The article focuses on radio connectivity for Marvelmind Precise Indoor “GPS.” But most hints and advice are applicable and valid for the wide range of systems using radio connectivity: from remote-controlled toys to complex autonomous robotics systems for industrial applications.
First of all, check the Architecture comparison document. Note, that the modem controls beacons over radio in a star architecture, i.e. beacons can hear each other, for example, hedgehogs can know other hedgehogs’ locations in this way, but currently all beacons talk to the modem – the main controller of the system – they don’t talk to other beacons over radio.
Thus, the answer is that the radio connectivity must be provided between the modem and the beacons it controls.
Today, Marvelmind Indoor “GPS” system typically uses only one modem, which typically supports up to 250 beacons (stationary and mobile combined). If there is more than one modem, it means that there are just two Marvelmind systems deployed.
For larger networks, it is possible to deploy a Multi-Modem Architecture – see a slide “Tunnel safety and performance” in the presentation dedicated to the Multi-Modem Architecture. In the Multi-Modem Architecture, each modem controls its map of stationary beacons. Mobile beacons (hedgehogs) freely roam between the maps using handovers. Modems, which are typically built on the Super-Modem’s hardware, are sending the location data from their respective maps to a Super-Super-Modem, and they are controlled by the Super-Super-Modem. The Super-Super-Modem and modems are connected using regular IP over 3G/4G/5G or WiFi, since the microsecond-level latency/jitter are not required for this connectivity unlike in the connectivity between the modem and the beacons it controls.
RSSI or Received Signal Strength Indicator is a level of radio signal received from a transmitter. What to remember in practice:
What is too strong and what is too weak?
ISM radio and SRD radio bands are the terms used almost interchangeably. Both radio bands are dedicated for the license-free usage. License-free usage for the end-user – not for the manufacturer:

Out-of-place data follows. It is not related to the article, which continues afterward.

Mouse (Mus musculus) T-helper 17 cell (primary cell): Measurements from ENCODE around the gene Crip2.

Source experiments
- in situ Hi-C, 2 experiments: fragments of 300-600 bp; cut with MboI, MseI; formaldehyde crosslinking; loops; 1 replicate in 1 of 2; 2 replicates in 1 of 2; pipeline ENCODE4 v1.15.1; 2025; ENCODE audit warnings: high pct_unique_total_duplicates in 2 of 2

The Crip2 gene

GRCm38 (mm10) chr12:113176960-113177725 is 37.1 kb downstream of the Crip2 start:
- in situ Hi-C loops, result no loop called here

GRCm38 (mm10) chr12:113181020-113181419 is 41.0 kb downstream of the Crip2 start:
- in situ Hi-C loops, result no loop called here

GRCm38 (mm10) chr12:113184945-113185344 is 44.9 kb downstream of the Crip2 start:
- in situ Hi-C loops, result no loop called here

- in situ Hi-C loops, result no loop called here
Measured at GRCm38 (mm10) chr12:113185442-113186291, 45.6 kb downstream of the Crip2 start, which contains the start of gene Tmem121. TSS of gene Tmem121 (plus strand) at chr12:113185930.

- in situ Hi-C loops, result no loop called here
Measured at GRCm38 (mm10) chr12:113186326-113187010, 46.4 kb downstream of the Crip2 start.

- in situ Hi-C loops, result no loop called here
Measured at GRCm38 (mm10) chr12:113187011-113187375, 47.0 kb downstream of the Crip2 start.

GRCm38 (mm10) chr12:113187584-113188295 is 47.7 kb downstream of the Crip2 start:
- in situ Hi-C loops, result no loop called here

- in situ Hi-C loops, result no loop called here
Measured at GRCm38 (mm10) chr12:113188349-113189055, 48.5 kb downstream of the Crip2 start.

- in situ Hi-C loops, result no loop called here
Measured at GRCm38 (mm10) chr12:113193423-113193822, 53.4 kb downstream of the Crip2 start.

Common for both – 915MHz and 868MHz:
The 2.4GHz is very popular and has plenty of advantages:
But the main advantages of the 2.4GHz made it too popular for the manufacturers and lead to its main disadvantage:
Another limitation of the 2.4GHz band is higher loss of radio
Frequency of 915MHz is about 2 times higher than the 433MHz band:
For 2.4GHz, the frequency is about 2.5 higher than the 915MHz band and 5.5 higher than for the 433MHz band. As a result:
We created several predefined radio profiles. It is done in order to simplify the options. In practice, there are so many radio settings, that it is impossible to choose properly without a special tool. But, if for some reason you need something special – apart from the predefined profiles – let us know via email@example.com and we will create a special radio profile for you.
Standard antennas are supplied with Super-Beacons, for example. They are short – 50mm. Size affects the performance. In a typical open-space environment they provide up to ~100m radio coverage radius to the similar standard antennas on the Modem v5.1. Standard antennas are omni-directional shortened quarter-wave antennas.
Full-size antennas are larger – 80-160mm – depending on the band. They are more efficient and provide 3-6dB gain – i.e. 1.5-2 time larger range in radio. If used on both ends – beacon’s side and the modem’s side – they allow up to ~400m typical radio range in open space. Full-size antenna are omni-directional quarter-wave antennas.
Directional antennas provide even larger range or stronger radio signals and they have a typical gain of 6-16dB, i.e. can provide 2-6 larger distances. Since they are directional, special considerations must be met to provide the proper coverage. For example, it is worth placing the directional antenna in one size of the elongated warehouse and coverштп the whole warehouse from that side. As an alternative – to place a larger gain full-size omni antenna or two directional antennas back to back facing outwards in the middle of the warehouse. Combining two antennas back to back requires a splitter and additional cables. All of these devices add losses to the radio signal and increase the costs and the complexity. Thus, proper radio planning becomes challenging.
Embedded antennas are used in Mini-RX and in Mini-TX. They have a poorer radio performance as compared to the regular antennas. However, they are very small and placed directly on the board. Their size is the only advantage. The range of ~50-100m is enough for many applications and many use cases. When the radio range of the embedded antenna is not enough, an external antenna is connected to the Mini-RX, for example, in the Badge configuration.
Typically, the easiest and the least expensive way to provide the radio coverage is to improve the antennas:
Polarization is a simple thing for practical implementation: in order to provide optimal radio connectivity, transmitting and receiving antennas must have the same polarization. As simple as that.
Vertically polarized transmitting antennas work the best with vertically polarized receiving antennas and vice versa. The same for horizontal polarization.